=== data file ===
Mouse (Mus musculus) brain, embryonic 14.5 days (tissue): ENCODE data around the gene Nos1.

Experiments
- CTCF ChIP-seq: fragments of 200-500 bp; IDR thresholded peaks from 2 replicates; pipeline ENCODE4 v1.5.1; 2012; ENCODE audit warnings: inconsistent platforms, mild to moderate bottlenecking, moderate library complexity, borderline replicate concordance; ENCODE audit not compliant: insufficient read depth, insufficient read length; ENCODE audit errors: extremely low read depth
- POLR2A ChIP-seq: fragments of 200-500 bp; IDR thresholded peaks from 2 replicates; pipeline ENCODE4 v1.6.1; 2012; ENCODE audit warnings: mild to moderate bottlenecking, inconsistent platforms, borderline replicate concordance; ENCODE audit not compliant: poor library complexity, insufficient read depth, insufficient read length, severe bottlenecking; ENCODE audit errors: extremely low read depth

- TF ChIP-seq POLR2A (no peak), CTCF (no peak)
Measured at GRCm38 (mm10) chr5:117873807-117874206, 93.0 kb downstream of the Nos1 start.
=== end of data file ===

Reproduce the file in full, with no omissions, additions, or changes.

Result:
Mouse (Mus musculus) brain, embryonic 14.5 days (tissue): ENCODE data around the gene Nos1.

Experiments
- CTCF ChIP-seq: fragments of 200-500 bp; IDR thresholded peaks from 2 replicates; pipeline ENCODE4 v1.5.1; 2012; ENCODE audit warnings: inconsistent platforms, mild to moderate bottlenecking, moderate library complexity, borderline replicate concordance; ENCODE audit not compliant: insufficient read depth, insufficient read length; ENCODE audit errors: extremely low read depth
- POLR2A ChIP-seq: fragments of 200-500 bp; IDR thresholded peaks from 2 replicates; pipeline ENCODE4 v1.6.1; 2012; ENCODE audit warnings: mild to moderate bottlenecking, inconsistent platforms, borderline replicate concordance; ENCODE audit not compliant: poor library complexity, insufficient read depth, insufficient read length, severe bottlenecking; ENCODE audit errors: extremely low read depth

- TF ChIP-seq POLR2A (no peak), CTCF (no peak)
Measured at GRCm38 (mm10) chr5:117873807-117874206, 93.0 kb downstream of the Nos1 start.